SNES Superstars

The developers and games that helped build SNES’s legacy!

By Robert Marrujo. Posted 09/02/2014 09:00 Comment on this     ShareThis

Few consoles can claim to have an enduing a legacy equal to that of Super Nintendo Entertainment System, or SNES as it’s more commonly called. With some of the most beloved and influential games of all time released on the 16-bit system, it’s no surprise that many of the titles on SNES continue to be relevant even today. Let’s take a look at the different developers who brought their work to SNES and earned a notch in history of the video game industry.

Electronic Arts

EA might not be so chummy with Nintendo now, but when SNES was in its prime, the developer was knee-deep making games for the system. The single most important title to come out of EA on SNES was John Madden Football in 1990. John Madden, the legendary Oakland Raiders coach turned broadcast personality, was approached by EA co-founder Trip Hawkins, who hoped to bring a long gestating football video game to fruition. Hawkins wanted Madden’s likeness to help push the game, but the former coach wouldn’t entertain the idea unless EA was prepared to develop an accurate depiction of football. Without eleven players on each side of the ball, Madden wasn’t interested.

It took some time, but in 1988 technology caught up with Madden’s vision, and John Madden Football released for Apple II, eventually followed by John Madden Football 1990 on Sega Genesis and SNES. It wasn’t until John Madden NFL Football ’94 that the series really started hitting its stride. Madden Football had already seen success due to its accurate portrayal of the sport, but the games had been devoid of the official NFL license-until Madden ’94. Suddenly, the series was a true representation of NFL football, spurning the EA Sports empire that continues to grow and evolve to this day. Madden has risen to be the marquee video game sports franchise in the US in the years since.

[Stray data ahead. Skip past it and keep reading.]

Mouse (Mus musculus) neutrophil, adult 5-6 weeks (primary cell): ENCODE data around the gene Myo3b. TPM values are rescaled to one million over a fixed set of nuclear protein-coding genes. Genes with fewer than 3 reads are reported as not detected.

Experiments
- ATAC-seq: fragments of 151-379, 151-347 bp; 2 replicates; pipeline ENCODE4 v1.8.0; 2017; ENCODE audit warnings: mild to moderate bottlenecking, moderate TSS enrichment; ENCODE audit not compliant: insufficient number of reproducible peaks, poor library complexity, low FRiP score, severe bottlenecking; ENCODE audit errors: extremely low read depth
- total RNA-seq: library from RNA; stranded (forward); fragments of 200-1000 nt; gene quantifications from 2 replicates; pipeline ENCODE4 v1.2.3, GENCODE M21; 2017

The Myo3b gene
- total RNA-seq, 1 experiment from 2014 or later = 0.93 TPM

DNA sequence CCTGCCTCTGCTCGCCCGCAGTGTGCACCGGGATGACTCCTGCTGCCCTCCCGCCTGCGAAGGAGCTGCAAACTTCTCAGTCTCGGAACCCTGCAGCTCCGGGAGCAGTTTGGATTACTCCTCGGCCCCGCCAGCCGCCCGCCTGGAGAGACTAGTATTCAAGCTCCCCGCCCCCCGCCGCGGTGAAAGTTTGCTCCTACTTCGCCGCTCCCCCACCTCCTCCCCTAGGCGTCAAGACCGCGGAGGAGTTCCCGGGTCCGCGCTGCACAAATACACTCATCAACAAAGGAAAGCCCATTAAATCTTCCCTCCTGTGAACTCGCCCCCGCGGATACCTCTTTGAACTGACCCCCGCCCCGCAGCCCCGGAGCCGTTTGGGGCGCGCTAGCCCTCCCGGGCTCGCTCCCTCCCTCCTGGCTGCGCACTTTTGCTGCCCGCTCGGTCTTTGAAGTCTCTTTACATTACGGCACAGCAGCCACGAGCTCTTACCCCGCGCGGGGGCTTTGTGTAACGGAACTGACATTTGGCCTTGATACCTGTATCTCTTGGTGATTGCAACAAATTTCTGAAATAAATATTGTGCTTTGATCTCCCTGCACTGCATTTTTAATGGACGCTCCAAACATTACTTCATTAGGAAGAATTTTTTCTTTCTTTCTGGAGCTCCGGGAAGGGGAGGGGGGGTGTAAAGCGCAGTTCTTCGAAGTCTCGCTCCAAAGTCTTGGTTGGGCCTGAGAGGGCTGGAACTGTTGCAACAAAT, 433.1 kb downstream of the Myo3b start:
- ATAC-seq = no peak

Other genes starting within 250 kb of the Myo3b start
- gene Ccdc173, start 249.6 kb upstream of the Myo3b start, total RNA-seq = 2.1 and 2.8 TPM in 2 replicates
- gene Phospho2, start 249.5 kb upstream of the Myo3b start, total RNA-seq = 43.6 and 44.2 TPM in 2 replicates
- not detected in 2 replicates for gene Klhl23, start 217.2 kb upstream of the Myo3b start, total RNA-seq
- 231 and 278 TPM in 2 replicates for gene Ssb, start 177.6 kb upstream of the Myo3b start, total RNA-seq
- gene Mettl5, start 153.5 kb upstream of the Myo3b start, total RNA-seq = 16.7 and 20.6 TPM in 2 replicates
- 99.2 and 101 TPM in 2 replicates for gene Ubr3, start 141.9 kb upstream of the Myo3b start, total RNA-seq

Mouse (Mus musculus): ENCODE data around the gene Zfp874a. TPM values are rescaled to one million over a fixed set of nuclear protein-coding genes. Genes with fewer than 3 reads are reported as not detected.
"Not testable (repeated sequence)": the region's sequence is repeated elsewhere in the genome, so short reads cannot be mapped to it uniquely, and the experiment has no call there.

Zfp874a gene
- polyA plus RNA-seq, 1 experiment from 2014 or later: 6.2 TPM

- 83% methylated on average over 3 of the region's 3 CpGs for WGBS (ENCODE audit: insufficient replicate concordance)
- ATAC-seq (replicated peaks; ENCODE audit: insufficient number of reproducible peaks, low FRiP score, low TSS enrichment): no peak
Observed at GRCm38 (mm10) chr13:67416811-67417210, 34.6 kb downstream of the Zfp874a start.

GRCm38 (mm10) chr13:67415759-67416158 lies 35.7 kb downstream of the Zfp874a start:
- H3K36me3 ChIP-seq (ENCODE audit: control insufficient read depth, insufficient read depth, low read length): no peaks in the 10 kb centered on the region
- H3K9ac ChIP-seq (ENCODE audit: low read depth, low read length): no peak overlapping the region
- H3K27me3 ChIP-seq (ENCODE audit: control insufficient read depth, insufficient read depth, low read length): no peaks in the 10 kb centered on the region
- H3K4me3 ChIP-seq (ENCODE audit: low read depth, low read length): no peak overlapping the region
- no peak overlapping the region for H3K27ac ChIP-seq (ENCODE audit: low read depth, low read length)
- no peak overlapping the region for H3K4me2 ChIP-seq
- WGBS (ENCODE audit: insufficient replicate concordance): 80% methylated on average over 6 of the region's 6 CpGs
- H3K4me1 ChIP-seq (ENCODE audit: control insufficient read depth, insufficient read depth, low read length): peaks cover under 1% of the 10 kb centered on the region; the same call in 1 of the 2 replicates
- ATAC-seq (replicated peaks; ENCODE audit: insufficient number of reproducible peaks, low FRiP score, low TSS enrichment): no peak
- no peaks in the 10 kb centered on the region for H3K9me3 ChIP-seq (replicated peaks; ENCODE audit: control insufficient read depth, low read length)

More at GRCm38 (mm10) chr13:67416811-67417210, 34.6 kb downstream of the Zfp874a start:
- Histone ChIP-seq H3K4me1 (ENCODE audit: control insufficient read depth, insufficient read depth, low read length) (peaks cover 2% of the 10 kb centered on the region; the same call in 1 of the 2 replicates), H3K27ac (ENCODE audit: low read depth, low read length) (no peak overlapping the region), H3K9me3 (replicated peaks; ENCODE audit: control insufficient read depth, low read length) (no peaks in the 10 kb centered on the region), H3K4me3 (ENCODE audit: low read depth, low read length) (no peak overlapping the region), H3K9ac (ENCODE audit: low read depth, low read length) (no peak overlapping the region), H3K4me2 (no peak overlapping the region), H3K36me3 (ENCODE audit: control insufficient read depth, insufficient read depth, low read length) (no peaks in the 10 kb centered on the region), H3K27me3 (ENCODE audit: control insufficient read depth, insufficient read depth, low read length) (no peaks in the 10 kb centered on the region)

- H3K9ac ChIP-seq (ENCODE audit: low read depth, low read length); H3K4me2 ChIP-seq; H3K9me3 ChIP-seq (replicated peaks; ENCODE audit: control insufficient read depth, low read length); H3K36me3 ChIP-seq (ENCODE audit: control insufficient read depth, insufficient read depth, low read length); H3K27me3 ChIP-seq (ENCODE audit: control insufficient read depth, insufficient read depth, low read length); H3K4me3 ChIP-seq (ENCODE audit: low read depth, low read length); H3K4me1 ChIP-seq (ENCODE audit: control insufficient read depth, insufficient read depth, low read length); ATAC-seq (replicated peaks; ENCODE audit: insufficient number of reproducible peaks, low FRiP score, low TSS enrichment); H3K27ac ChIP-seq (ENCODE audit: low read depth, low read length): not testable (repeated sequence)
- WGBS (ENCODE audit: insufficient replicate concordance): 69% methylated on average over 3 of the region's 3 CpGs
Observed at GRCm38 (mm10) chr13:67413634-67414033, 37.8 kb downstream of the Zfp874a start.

Sports video games have become their own billion dollar industry within the video game market, and it’s due in no small part to the success of Madden. The drive for authenticity that John Madden demanded was a huge factor in luring fans, and would go on to inform the development of sports games from numerous other studios all the way through to today, including developers like 2K. The Madden series also helped serve as a bridge to a new segment of video game players, and further legitimized the industry as a powerhouse source of entertainment. The industry became more diverse because of Madden, and despite EA’s current monopoly of the NFL license for home console games, the series deserves a great deal of respect.

EA wasn’t limited to football on SNES, though, as it brought an array of other beloved games and series to the console. NBA Live and FIFA also made their way to SNES, further cementing the company as the go-to sports game-maker. Switching to something else altogether different, the Strike series of games (Urban Strike, Jungle Strike, Desert Strike) had players pilot assault helicopters in a variety of military operations. The copters were used to take on numerous packs of enemy equipment and personnel, as well as extract POWs and deliver cargo. The Strike games also added in an element of strategy by giving the helicopters limited fuel to stay in the air. Played from an isometric perspective, the games were fun war simulations that looked and controlled great on SNES. EA might be giving Nintendo the cold shoulder now, but the company played a major role when it was producing titles for SNES.